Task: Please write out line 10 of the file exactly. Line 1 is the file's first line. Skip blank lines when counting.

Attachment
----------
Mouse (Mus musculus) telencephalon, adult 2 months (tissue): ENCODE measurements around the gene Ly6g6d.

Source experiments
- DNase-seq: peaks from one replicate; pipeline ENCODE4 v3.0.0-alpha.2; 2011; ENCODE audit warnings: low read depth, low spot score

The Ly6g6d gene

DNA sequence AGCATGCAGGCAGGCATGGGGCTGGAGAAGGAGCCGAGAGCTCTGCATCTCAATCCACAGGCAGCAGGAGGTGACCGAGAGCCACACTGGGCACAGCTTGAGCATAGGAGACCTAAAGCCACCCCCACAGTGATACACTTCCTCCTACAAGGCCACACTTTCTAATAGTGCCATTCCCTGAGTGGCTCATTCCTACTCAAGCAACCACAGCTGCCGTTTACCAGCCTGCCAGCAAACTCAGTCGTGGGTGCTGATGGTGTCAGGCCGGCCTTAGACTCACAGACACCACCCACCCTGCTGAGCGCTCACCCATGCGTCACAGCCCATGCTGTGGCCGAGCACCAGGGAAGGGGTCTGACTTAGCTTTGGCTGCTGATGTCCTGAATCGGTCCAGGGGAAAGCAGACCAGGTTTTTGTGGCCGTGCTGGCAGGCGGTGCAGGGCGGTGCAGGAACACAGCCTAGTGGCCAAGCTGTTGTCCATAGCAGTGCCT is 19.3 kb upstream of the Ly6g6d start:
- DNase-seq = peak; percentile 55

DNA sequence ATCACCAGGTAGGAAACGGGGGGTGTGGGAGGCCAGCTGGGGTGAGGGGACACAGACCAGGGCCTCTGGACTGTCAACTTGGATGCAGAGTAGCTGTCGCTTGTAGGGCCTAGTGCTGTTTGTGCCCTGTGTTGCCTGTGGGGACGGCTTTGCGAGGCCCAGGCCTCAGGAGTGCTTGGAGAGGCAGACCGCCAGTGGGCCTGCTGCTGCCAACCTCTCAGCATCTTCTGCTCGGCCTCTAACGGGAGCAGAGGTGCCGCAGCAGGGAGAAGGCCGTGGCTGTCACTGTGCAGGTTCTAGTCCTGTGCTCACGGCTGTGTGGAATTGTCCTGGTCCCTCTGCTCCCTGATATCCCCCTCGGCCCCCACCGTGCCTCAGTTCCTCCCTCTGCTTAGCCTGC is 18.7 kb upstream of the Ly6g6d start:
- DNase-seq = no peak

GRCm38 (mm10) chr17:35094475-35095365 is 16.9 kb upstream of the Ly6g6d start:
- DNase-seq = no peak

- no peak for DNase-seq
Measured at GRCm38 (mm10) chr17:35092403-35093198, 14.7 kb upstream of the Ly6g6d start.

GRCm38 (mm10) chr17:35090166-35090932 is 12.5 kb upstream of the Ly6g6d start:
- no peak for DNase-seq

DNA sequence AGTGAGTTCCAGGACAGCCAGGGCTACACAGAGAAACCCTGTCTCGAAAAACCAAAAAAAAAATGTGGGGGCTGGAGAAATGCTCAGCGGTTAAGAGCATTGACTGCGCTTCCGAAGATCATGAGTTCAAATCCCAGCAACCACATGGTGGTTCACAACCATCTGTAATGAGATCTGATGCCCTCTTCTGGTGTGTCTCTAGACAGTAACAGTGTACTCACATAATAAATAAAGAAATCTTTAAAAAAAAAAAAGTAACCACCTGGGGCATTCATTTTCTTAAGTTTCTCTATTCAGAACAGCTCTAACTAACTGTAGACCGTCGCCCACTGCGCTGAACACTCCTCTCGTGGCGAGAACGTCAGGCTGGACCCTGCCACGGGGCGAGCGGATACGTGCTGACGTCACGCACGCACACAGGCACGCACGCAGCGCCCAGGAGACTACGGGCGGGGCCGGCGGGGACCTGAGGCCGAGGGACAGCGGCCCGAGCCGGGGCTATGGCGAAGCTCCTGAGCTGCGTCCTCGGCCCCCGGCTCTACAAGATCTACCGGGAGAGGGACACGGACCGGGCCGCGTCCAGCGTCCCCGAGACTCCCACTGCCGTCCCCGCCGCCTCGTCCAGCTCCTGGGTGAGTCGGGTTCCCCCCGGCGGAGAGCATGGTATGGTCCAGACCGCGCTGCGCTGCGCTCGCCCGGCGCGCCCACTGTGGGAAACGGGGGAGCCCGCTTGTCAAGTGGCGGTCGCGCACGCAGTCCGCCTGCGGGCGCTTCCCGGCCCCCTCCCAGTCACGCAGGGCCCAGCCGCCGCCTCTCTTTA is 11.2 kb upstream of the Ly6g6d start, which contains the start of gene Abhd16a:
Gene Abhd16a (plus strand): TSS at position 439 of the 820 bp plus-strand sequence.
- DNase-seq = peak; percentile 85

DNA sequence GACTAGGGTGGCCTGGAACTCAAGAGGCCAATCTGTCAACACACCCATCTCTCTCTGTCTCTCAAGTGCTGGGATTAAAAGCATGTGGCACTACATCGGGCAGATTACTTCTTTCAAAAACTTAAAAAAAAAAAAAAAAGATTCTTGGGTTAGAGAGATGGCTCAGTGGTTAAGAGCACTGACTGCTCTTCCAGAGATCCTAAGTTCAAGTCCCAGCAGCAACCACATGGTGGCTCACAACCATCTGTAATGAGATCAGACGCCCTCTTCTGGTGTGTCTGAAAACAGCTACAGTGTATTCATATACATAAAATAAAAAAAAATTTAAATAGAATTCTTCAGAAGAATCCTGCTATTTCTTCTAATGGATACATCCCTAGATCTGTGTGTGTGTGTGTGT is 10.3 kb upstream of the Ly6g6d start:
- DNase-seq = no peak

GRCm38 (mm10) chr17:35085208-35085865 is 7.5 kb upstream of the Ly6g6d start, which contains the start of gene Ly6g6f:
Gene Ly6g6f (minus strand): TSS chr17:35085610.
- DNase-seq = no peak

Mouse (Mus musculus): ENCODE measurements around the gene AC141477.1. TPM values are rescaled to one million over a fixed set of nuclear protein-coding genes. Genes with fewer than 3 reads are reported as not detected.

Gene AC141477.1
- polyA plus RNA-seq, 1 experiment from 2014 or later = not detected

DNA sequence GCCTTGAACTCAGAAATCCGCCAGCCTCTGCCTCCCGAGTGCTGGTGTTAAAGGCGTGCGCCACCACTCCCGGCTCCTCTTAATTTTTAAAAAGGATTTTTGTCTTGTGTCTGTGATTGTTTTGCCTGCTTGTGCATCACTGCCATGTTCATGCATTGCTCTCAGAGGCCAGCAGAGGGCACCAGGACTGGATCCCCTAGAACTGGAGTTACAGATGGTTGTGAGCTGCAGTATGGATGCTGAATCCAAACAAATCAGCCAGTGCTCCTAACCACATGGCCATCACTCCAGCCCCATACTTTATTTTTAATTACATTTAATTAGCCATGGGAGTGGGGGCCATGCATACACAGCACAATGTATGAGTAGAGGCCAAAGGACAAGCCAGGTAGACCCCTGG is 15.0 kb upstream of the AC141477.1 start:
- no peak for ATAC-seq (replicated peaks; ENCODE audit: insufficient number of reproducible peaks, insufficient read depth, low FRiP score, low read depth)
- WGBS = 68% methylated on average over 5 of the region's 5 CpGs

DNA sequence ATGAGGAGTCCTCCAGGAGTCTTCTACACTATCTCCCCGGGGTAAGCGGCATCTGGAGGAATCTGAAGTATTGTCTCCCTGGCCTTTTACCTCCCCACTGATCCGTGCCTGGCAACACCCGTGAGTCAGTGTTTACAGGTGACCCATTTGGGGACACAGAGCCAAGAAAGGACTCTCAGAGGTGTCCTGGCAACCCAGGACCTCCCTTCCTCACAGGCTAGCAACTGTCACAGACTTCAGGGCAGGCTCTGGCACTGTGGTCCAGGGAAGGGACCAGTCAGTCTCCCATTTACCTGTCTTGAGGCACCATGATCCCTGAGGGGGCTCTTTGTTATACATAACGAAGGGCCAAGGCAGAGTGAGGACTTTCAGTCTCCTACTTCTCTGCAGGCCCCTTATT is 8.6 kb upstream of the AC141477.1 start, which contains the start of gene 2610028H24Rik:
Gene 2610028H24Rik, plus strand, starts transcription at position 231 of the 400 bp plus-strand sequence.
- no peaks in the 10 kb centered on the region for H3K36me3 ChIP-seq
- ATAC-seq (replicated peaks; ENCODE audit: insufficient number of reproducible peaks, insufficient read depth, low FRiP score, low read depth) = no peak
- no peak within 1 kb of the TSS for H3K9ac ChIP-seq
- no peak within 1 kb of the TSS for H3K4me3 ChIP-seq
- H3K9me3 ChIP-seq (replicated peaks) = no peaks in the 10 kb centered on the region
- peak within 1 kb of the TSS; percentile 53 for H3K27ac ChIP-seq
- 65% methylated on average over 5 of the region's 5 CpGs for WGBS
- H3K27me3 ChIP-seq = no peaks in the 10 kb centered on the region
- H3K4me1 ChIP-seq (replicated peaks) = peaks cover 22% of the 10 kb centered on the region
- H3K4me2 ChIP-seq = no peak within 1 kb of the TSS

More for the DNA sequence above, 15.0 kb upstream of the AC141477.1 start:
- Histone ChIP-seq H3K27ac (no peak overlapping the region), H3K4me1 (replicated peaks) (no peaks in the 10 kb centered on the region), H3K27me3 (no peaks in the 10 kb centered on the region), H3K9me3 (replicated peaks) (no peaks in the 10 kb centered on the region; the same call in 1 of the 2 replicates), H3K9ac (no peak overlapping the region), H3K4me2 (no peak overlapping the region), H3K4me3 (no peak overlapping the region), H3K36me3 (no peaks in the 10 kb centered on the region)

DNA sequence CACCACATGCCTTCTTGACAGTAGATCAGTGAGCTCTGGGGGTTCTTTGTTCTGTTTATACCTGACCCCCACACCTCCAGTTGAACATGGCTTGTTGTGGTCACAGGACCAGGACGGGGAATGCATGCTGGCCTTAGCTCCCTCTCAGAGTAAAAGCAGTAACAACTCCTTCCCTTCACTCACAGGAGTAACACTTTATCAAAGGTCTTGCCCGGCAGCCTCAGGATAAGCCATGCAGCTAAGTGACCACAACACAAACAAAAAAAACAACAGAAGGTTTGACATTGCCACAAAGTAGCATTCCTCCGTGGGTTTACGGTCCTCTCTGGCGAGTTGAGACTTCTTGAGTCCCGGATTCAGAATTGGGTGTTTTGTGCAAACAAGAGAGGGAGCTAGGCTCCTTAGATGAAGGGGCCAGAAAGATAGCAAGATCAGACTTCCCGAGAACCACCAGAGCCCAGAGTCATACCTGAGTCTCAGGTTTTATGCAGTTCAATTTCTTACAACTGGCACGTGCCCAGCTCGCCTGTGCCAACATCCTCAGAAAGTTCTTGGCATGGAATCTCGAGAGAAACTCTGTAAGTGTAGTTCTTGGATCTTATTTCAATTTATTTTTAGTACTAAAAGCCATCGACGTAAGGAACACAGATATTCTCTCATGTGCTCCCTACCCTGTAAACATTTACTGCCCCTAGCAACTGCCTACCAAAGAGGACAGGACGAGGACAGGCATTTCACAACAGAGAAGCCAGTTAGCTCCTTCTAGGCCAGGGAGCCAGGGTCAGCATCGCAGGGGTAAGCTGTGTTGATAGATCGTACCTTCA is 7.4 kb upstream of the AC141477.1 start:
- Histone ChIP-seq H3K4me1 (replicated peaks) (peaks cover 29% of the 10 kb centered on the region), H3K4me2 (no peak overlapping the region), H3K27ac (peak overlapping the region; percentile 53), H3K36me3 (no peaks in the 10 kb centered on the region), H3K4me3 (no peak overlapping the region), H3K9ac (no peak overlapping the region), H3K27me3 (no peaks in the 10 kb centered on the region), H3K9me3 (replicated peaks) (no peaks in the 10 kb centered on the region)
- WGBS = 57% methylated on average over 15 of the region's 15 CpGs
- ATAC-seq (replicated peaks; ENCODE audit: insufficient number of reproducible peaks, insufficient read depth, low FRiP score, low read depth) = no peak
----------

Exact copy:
- DNase-seq = no peak